The suspect sought by Canadian authorities in a weekend stabbing spree that killed 10 people in and around an indigenous reserve in Saskatchewan died on Wednesday, apparently of self-inflicted injuries, shortly after his arrest, Canada’s Global News agency reported.
The Royal Canadian Mounted Police (RCMP) said earlier that Myles Sanderson, 30, was taken into custody near the town of Rosthern, Saskatchewan, about 100 km (62 miles) southwest of the area where one of the bloodiest acts of mass violence in the country’s history unfolded on Sunday.
Global News, citing multiple law enforcement sources, reported Sanderson surrendered to police and was taken away alive in an ambulance after a highway pursuit in which police rammed his vehicle off the road. He died shortly after of injuries authorities believe were self-inflicted.
CBC News also reported Sanderson had died after being taken into custody. His older brother and accused accomplice, Damien Sanderson, 31, was himself found slain on Monday in a grassy area of the James Smith Cree Nation.
Police were investigating whether the younger sibling might have killed his brother, and said Myles may have sustained injuries requiring medical attention.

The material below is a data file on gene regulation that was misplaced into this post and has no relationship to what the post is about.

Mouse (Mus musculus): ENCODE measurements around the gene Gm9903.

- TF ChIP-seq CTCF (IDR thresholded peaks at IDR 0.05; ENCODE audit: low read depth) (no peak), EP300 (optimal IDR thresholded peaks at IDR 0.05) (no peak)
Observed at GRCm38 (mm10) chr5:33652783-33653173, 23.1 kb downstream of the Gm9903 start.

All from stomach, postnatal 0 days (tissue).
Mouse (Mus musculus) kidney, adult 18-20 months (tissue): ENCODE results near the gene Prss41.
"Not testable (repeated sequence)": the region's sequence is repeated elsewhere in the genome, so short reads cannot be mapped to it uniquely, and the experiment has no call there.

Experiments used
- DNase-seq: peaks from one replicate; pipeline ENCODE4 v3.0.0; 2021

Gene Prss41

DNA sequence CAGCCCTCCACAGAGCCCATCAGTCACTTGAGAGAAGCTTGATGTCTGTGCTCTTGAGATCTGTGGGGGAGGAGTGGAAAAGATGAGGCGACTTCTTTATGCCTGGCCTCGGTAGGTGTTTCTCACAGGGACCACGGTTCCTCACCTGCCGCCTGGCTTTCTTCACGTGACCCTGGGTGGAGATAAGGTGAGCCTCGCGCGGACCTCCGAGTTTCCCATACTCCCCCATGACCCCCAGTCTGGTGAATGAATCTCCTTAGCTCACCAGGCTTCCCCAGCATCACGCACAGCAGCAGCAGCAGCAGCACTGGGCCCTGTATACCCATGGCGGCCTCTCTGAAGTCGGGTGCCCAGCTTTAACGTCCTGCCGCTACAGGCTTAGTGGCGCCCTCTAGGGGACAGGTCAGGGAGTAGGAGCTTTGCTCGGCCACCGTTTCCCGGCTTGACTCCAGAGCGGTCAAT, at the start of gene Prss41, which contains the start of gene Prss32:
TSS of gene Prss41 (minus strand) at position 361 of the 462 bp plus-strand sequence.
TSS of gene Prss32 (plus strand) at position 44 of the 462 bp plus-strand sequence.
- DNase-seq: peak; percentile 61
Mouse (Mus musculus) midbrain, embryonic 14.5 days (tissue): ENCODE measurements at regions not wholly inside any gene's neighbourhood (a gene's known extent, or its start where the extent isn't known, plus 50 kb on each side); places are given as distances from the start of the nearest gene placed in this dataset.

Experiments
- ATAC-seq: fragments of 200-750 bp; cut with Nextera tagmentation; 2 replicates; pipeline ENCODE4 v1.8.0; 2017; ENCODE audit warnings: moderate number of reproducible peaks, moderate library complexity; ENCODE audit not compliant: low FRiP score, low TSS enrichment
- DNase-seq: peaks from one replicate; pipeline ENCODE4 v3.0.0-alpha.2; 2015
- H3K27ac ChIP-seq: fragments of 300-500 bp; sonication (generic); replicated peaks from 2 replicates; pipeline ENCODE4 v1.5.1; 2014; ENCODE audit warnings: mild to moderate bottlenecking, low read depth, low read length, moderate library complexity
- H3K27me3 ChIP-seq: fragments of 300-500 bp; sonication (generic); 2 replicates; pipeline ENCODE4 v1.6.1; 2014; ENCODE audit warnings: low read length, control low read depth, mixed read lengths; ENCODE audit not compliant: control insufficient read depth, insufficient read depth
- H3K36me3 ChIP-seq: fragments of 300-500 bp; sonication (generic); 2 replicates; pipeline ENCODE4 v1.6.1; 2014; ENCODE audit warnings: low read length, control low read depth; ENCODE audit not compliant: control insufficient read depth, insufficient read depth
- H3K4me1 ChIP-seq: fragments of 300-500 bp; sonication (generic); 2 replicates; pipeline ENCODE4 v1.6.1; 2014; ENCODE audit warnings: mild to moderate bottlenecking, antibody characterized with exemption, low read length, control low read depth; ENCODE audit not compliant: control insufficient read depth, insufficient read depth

There was no immediate official word of Myles Sanderson’s death from Canadian authorities, who were expected to hold a news conference on Wednesday evening.
The RCMP, in a late-afternoon notice announcing Sanderson’s arrest, gave no details about how the end of the four-day manhunt concluded, saying only: “There is no longer a risk to public safety relating to this investigation.”
MOTIVES FOR BLOODSHED UNKNOWN
In addition to the 10 victims killed, 18 others were wounded in the rampage, which unnerved a country where instances of mass murder are rare. Police said some of the victims appeared to have been targeted, while others were apparently random.
Authorities have offered no motive for the attacks, which occurred on the James Smith Cree Nation reserve, home to some 3,400 people, and the nearby village of Weldon, about 320 km (200 miles) north of the provincial capital of Regina.
Some First Nation leaders have linked the killings to drug use, but police have not cited drugs or alcohol as factors.
The arrest came shortly after the RCMP issued an emergency alert reporting that an unnamed individual believed to be armed with a knife was spotted driving a stolen pickup truck in the town of Wakaw, about an hour’s drive from the reserve.
Police said in that notice they believed the sighting was linked to the manhunt for Sanderson.
New details about the victims and the circumstances of their deaths were brought to light by relatives earlier in the day.
During an emotional news conference, Saskatoon Tribal Council Chief Mark Arcand revealed his sister, Bonnie Burns, 48, and his 28-year-old nephew, Gregory Burns, were stabbed to death in their front yard on the James Smith Cree reserve between 6 a.m. and 7 a.m. on Sunday morning.
Burns’ other three sons and two foster children were also home at the time of the attacks.